Foreign Proceedings Inspired by U.S. Proceedings (Honduras).  In 2009, four executives from the Miami-based telecommunications company Latin Node Inc. pleaded guilty to FCPA violations in the U.S. District Court for the Southern District of Florida. The executives paid more than $500,000 in bribes to Honduran telecommunications officials to retain a valuable telecommunications contract. These U.S. prosecutions appear to have inspired the pursuit of justice in Honduras. According to the Honduran newspaper, La Prensa, investigators in Honduras have built their own “strong” case against the Hondurans involved in the scheme, encouraged by the U.S. proceedings. They have even requested that U.S. officials provide them with evidentiary assistance pursuant to the Article XIV mutual assistance provisions of the Inter-American Convention Against Corruption. Though Honduran courts have yet to begin official proceedings, action appears imminent. Perhaps as U.S. officials increase enforcement pressure, government officials in other parts of the region will be empowered to take action as well.

The FCPA as a Shield (Argentina). To a friend in Argentina—a U.S. citizen working as President of a major multinational corporation there—the FCPA serves as a shield. On several occasions, high-level Argentine officials have propositioned him for improper payments. When this happens, he stands behind the FCPA. He explains that making the payment would be illegal, would expose his company to significant liability, and would subject him to possible jail time. Given the history of high-level corruption cases in the country, my friend’s encounters are probably not unique. For example, the Siemens AG settlement dealt with multi-million dollar payments to high-level Argentine officials.  The payments were made to win a state contract for the development of national identity cards valued at around $1 billion. In the “maletinazo” case, Argentine airport customs officials found $790,000 in the suitcase of a Venezuelan businessman with ties to the Venezuelan government purportedly headed to assist President Cristina Fernández’s presidential campaign. I remember when the IBM case broke because I was living in Argentina at the time. In that case, U.S. officials brought an FCPA action against IBM when its subsidiary paid $4.5 million through an agent to Banco de la Nación Argentina officials. The payment was made to obtain a $250 million systems integration contract. As Tom Fox noted in his article “How to do Business in a Pure Pay to Play Country,” one of the FCPA’s three policy goals as set out in the preamble to the original 1977 legislation was to place U.S. companies in a better position to resist demands to pay bribes in countries where such activity is common. The Argentina example supports the assertion that this policy goal is being achieved, as the FCPA continues to provide executives with the shield they need to resist corruption.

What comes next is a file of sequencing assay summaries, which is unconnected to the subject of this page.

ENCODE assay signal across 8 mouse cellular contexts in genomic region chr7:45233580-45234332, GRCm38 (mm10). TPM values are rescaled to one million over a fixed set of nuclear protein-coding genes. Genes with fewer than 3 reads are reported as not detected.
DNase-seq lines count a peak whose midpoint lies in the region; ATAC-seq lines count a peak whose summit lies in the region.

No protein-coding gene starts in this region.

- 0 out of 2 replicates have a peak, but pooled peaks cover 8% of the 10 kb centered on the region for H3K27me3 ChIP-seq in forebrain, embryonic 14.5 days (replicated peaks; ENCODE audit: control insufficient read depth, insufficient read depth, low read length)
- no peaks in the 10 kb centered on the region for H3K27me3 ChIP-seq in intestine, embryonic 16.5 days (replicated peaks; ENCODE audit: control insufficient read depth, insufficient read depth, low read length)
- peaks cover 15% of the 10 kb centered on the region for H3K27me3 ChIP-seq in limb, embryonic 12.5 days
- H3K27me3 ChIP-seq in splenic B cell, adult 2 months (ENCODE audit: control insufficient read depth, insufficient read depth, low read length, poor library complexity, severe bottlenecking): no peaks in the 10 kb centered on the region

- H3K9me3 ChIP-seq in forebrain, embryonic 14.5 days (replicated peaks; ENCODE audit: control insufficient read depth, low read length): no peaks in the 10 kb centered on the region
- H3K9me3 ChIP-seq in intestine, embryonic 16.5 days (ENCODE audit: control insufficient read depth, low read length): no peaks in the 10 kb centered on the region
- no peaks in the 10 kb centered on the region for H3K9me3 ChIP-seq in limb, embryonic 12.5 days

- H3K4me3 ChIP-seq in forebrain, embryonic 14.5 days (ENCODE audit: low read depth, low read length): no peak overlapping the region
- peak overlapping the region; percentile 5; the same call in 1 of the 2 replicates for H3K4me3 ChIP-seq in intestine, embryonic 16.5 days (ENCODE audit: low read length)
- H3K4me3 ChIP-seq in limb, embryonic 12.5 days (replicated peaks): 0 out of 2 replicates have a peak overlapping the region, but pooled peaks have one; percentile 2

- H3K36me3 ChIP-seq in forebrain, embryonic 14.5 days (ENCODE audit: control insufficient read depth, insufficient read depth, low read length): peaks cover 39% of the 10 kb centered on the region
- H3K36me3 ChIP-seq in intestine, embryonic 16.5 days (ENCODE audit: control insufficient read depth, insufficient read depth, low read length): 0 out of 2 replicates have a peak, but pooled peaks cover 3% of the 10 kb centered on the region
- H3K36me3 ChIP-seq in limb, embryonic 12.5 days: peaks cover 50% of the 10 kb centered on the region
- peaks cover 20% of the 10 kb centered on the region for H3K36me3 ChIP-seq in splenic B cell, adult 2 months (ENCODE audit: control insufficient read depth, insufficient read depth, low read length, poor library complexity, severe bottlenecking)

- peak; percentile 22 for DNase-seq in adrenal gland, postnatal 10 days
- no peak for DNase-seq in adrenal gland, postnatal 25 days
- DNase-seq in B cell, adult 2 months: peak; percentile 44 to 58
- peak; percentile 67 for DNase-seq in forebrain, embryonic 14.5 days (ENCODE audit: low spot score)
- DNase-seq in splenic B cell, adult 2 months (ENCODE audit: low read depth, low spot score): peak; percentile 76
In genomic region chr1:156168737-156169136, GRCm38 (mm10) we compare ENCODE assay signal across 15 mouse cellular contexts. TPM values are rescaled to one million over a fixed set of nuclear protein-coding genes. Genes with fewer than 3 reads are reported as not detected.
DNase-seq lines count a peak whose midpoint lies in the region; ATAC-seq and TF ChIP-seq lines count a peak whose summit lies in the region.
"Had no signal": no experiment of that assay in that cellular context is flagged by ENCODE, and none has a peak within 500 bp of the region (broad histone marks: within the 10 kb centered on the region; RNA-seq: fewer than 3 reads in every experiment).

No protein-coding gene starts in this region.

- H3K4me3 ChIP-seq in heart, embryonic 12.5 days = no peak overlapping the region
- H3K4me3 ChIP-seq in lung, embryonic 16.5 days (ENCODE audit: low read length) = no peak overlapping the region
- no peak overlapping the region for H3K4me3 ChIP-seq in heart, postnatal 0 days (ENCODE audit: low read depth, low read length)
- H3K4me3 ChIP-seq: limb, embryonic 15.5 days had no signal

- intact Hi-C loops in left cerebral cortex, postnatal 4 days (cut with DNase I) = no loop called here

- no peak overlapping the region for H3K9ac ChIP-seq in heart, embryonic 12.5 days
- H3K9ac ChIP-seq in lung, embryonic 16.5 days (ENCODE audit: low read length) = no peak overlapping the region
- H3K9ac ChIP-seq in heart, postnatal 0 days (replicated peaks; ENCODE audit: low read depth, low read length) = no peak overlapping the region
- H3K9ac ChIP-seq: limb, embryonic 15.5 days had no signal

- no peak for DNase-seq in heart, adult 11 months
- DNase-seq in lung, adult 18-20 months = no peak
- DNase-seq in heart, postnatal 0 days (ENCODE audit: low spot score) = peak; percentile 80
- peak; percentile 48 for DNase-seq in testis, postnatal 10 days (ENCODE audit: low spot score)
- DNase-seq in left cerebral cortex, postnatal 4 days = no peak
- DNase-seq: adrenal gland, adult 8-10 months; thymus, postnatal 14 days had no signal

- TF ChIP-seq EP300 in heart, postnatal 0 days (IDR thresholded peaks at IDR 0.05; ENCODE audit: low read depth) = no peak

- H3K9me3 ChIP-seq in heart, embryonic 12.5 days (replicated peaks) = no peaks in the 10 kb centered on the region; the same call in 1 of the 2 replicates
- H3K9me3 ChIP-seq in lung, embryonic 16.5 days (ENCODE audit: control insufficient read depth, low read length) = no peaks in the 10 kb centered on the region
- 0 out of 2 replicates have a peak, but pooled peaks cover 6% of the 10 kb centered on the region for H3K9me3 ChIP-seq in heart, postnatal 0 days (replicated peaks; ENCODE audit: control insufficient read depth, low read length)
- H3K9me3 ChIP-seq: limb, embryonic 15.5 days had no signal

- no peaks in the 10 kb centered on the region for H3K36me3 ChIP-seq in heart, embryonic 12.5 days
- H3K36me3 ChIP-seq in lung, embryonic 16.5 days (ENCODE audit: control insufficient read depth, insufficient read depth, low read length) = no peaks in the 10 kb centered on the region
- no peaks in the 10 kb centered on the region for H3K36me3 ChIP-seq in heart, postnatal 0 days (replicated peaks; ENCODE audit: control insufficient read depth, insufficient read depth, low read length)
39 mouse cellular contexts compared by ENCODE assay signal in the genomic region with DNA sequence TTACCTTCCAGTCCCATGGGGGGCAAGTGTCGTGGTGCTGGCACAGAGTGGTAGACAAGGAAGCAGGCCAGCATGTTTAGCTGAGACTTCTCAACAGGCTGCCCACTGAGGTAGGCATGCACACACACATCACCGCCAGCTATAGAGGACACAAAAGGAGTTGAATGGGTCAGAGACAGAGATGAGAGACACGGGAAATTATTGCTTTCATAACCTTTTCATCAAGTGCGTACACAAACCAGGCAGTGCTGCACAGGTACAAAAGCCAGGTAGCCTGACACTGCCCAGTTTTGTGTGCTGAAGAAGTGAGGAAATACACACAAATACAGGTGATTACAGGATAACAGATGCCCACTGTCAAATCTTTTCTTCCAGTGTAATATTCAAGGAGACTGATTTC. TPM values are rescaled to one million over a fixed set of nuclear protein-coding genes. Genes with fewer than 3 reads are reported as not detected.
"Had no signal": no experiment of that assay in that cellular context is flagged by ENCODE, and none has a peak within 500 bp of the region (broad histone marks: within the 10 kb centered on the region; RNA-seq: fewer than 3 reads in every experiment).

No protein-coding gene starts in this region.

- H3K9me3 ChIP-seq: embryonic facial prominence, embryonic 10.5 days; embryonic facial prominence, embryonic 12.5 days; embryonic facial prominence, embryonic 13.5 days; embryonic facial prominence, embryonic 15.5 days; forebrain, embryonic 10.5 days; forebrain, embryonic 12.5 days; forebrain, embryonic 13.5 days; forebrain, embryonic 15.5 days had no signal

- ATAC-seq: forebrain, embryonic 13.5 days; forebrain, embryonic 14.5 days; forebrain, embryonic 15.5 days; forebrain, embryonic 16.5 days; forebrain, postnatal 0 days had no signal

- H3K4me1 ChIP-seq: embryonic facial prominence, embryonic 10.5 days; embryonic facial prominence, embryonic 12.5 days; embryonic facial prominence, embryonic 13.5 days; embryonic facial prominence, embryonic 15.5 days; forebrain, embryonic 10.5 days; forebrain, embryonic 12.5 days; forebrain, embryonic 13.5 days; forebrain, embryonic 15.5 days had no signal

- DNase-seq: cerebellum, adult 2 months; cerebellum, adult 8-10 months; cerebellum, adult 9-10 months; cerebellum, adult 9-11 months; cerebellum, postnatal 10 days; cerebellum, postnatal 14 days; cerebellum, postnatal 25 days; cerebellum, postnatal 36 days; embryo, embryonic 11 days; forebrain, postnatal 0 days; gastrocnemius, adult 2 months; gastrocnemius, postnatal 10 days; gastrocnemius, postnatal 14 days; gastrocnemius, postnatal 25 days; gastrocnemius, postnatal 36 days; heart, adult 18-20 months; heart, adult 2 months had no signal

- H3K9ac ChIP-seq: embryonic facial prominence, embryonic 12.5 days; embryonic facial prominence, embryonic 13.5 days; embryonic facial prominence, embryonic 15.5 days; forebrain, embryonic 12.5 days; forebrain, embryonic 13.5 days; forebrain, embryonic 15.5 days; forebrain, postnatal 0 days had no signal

While it is certainly true that progress in the battle against corruption is difficult to measure, perspectives like these are helpful in understanding the impact of enforcement efforts, even those that are difficult to quantify.

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Matt Ellis is a new and welcome addition to the world of FCPA compliance and blogging. His focus is on the Americas and as you might guess from the title of his blog, he has extensive experience in South America. Subscribe to his blog at  http://mattesonellislaw.com/fcpamericas/ and check his website out at http://mattesonellislaw.com/.

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They’re back for episode 18 of This Week in FCPA. Howard Sklar and I discuss the 1st year anniversary of Corruption Currents, the Wolfberg Report, the DOJ concession in CCI, KPMG and Dow Jones/ACAMS AML reports, News Corp (of course) and more. Check us out at http://thisweekinfcpa.wordpress.com/2011/10/03/episode-18/

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It’s not too late to register for the upcoming World Check FCPA event in NYC on Thursday morning at the Sheraton Hotel and Towers. Come eat some breakfast and hear the wit of myself and the wisdom of Mike Volkov and Jim Feltman on the FCPA and Private Equity: the Gathering Storm. It’s all free. Register at https://ethisphere.site-ym.com/events/attendees.asp?id=179863